We followed the man weaving in and out of the huge crowd that had just disembarked from the ferry. Approaching the road we realised that this man’s vehicle was not an “official” taxi, in fact there were no official cabs in sight. We were, however, reassured by the fact that the vehicle was actually in very good shape and was better/newer than most official taxis that we have been in. As well, there were clearly two other passengers that would be joining us to the bus station, both well dressed middle aged ladies, one of which was beckoning us to get in the car. When in Rome!

Once in the vehicle there was a lot more talking... in Chinese. We heard Kaohsiung mentioned a number of times and in response I confirmed “duì, duì, Kaohsiung” (yes, yes, Kaohsiung). This didn’t seem to satisfy the driver and he motioned to see our piece of paper again, me thinking that “maybe he wants to check the bus company name again?”. More conversation, more repeating Kaohsiung, me responding yes, yes, Kaohsiung, Zhong Nan (the name of the bus company). Next came the revelation... “yī bǎi wǔ shì” he said while pointing at me, then “sān bǎi” while pointing at both Amanda and I both. That is far too much to be charging us to take us to the bus station that is just ten minutes away... I turned to Amanda and said “I think he’s going to drive us all the way to Kaohsiung”. Had we taken the bus it would have cost us half as much but it also would have taken twice as long. By far the overriding factor in my decision was that we had already been on the road for ten minutes and were now on a highway, there was not a chance that I was going to try to communicate to these people that we only wanted to go to the bus station. So I confirmed back with the driver “sān bǎi, Kaohsiung, dui, dui”. There were a few smiles exchanged between everyone as it was now clear that we all understood each other and just in case our driver and fellow passengers had not yet realised that we were not locals, I decided to reveal to them the “wǒ men shì cóng jiānádà” (we are from Canada). If there was any remaining tension then this certainly acted to break it as the whole car broke into laughter and rapid conversation.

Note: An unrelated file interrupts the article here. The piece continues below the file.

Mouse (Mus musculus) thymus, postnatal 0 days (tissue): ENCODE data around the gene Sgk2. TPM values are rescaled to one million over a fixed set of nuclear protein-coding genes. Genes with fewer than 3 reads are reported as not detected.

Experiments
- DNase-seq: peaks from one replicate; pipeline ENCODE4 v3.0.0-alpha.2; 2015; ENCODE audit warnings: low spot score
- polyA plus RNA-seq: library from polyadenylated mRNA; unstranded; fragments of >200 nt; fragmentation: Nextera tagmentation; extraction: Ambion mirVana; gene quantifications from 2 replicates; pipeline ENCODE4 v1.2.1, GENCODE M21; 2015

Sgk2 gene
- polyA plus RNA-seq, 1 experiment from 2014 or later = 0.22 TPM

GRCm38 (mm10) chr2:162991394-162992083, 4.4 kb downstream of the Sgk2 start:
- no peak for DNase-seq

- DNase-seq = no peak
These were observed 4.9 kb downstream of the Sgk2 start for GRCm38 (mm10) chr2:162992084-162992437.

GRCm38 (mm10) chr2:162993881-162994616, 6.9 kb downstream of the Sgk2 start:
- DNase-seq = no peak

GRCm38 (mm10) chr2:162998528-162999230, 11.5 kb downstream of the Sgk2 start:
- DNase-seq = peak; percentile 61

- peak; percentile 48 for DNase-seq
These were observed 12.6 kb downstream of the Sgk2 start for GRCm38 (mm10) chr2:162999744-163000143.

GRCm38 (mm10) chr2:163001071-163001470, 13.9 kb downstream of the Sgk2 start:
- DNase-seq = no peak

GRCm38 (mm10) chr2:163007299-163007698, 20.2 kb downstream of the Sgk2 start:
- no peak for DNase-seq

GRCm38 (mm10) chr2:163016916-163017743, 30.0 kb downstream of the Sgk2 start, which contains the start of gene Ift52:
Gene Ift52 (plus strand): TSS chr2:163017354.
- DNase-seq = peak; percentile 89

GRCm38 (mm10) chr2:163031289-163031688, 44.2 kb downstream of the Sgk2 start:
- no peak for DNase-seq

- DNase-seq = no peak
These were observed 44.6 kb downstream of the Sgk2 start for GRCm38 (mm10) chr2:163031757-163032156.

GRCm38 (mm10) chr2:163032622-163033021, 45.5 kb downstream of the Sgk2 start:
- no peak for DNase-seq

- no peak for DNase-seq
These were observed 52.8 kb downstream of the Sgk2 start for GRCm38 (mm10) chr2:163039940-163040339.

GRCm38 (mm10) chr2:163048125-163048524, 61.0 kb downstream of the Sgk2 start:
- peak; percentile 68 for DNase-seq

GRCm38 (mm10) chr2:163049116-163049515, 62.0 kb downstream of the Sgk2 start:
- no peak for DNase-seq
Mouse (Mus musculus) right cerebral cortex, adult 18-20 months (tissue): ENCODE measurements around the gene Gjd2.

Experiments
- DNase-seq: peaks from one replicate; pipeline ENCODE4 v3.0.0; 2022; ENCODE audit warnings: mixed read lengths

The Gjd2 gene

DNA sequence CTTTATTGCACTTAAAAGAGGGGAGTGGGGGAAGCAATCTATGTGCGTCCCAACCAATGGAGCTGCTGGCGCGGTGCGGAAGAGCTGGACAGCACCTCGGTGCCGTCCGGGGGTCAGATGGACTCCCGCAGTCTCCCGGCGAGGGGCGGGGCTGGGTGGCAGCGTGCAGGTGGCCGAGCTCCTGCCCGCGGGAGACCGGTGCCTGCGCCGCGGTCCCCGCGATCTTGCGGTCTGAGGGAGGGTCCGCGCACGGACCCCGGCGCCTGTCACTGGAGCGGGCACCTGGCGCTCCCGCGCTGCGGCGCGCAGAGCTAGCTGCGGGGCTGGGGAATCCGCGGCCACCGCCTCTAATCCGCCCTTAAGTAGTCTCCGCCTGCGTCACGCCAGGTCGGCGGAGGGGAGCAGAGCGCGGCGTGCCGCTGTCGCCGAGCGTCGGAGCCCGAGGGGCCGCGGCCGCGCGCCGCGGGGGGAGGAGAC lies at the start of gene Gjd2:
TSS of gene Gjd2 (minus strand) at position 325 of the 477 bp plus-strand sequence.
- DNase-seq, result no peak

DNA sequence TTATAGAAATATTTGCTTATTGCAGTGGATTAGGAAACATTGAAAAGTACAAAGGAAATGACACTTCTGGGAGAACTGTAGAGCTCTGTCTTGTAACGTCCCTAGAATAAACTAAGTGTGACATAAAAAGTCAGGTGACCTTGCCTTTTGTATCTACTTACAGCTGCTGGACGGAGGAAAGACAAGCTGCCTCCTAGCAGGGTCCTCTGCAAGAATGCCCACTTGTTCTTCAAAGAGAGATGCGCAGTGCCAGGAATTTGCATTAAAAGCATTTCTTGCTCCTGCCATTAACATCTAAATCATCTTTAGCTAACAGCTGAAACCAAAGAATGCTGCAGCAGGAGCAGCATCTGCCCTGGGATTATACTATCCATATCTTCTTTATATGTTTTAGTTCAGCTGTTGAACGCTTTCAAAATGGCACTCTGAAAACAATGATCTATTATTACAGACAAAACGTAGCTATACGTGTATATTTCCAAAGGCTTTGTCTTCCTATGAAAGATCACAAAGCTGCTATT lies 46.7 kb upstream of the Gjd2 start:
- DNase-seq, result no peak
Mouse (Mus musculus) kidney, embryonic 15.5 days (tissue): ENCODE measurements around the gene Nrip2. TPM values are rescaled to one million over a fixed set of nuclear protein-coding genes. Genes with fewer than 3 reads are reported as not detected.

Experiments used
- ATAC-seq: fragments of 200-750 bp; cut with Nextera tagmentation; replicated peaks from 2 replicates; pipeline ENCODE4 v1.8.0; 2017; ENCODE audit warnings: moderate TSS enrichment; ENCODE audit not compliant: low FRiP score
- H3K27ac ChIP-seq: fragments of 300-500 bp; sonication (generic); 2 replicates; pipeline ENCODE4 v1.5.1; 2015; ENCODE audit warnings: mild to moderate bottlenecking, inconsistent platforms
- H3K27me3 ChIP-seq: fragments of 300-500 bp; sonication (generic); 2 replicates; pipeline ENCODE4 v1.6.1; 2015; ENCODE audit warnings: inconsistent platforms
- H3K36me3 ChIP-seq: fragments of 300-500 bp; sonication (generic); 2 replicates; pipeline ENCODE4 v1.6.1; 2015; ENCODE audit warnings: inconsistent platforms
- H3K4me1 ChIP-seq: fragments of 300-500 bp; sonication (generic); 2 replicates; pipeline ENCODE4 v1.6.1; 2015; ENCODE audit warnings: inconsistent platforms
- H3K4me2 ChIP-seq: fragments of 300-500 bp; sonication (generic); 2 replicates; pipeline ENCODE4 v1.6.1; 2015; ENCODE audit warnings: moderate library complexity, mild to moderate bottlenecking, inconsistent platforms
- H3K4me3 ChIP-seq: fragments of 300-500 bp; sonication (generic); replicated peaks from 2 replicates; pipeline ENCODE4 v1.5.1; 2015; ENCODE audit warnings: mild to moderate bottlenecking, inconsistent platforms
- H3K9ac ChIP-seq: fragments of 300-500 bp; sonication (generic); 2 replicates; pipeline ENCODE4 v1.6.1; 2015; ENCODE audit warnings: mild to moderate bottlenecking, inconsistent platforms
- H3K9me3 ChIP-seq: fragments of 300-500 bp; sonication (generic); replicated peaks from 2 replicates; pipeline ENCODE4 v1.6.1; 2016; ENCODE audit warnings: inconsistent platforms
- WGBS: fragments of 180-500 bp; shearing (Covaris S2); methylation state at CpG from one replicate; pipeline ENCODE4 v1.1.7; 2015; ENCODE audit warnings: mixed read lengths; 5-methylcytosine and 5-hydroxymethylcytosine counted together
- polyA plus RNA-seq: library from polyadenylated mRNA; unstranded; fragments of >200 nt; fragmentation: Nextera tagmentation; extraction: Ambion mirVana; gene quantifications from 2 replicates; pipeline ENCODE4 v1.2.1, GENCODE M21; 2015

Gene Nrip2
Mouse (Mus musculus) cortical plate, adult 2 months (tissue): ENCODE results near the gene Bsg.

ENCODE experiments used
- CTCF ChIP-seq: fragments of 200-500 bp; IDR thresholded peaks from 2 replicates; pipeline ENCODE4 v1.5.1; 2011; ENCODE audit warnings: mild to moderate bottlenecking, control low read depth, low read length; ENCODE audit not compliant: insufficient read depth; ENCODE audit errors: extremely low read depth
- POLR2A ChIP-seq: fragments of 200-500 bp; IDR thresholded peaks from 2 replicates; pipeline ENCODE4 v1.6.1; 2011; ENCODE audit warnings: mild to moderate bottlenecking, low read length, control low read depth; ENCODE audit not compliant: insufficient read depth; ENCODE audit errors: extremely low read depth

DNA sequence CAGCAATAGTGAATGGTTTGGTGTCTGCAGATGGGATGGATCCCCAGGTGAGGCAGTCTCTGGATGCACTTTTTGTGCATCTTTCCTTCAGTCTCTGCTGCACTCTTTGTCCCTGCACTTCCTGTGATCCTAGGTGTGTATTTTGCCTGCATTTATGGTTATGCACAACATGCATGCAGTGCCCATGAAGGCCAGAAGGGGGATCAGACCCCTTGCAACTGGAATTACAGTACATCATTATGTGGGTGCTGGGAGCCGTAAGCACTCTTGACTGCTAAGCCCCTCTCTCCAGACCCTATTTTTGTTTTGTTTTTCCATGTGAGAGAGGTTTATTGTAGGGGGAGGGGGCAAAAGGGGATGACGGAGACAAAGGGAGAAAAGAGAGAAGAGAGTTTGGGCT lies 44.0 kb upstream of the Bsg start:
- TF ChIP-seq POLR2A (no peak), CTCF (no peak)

Well we weren’t quite done yet. Next the driver tried to find out where in Kaohsiung we wanted to go. He had my piece of paper and motioned writing with a pen and handed both to me. I think he thought that I had written all the Chinese characters but that I couldn’t speak Chinese. This seems pretty crazy but it is actually quite common in Taiwan that people can read and write English far better than they can speak it because there are simply not many opportunities to practice Englsih speaking. I suggested Aozihdi (the MRT station by our apartment) which one passenger recognized but the driver wasn’t too happy with. Eventually I suggested one landmark that I knew EVERYONE in Kaohsiung would know... “wǒ men yào dào bā wǔ dà lóu”. Everyone immediately recognized my reference to the Kaohsiung Tuntex Sky Tower known locally as “85 floors” and this brought to an end my foray in very broken Mandarin.

Our trip to Xiao Liuqiu (also known as Little Okinawa) was wonderful and since we weren’t able to see the whole of the island, Amanda and I agreed that we will definitely try to return at some point - even if only for a day.

While we were on the island, Stanley checked in on our progress a number of times by calling us to see if we were ok. We really appreciate his help with booking our accommodation and getting us there. Upon returning to Kaohsiung, Stanley mentioned that Vicky had joked how Stanley was frequently checking in with us like a worried father whose two children have gone off to their first summer camp. We are certainly happy that we have Taiwanese friends ready to act as our surrogate Kaohsiung guardians!

Sipping on delicious red tea at Baisha Tourist Harbor
Shrimp fried rice, spicy beef noodle soup, papaya milk and watermelon juice.

Lingyun Temple near the Flower Vase Rock.
The Flower Vase Rock
View of coral from the Sea-Viewing Pavilion.
There are many places on the island where you can join a guided snorkeling tour group.
Zhongao Beach
Amanda on Zhongao Beach.
What we think was a nautilus washed ashore as we were walking on the beach.
Zhongao Beach
We don't know the name of this temple as it wasn't on any of our maps.
The temple interior.

Donning my very non-tourist hat.


  1. The Temple's name is "池隆宮" (chi-long-gon)
    ---by Jenny

  2. It looks like an octopus who stole a nautilus's shell. I remember because coney Island Aquarium had a living nautilus in it's display looked like a giant shrimp with a shell.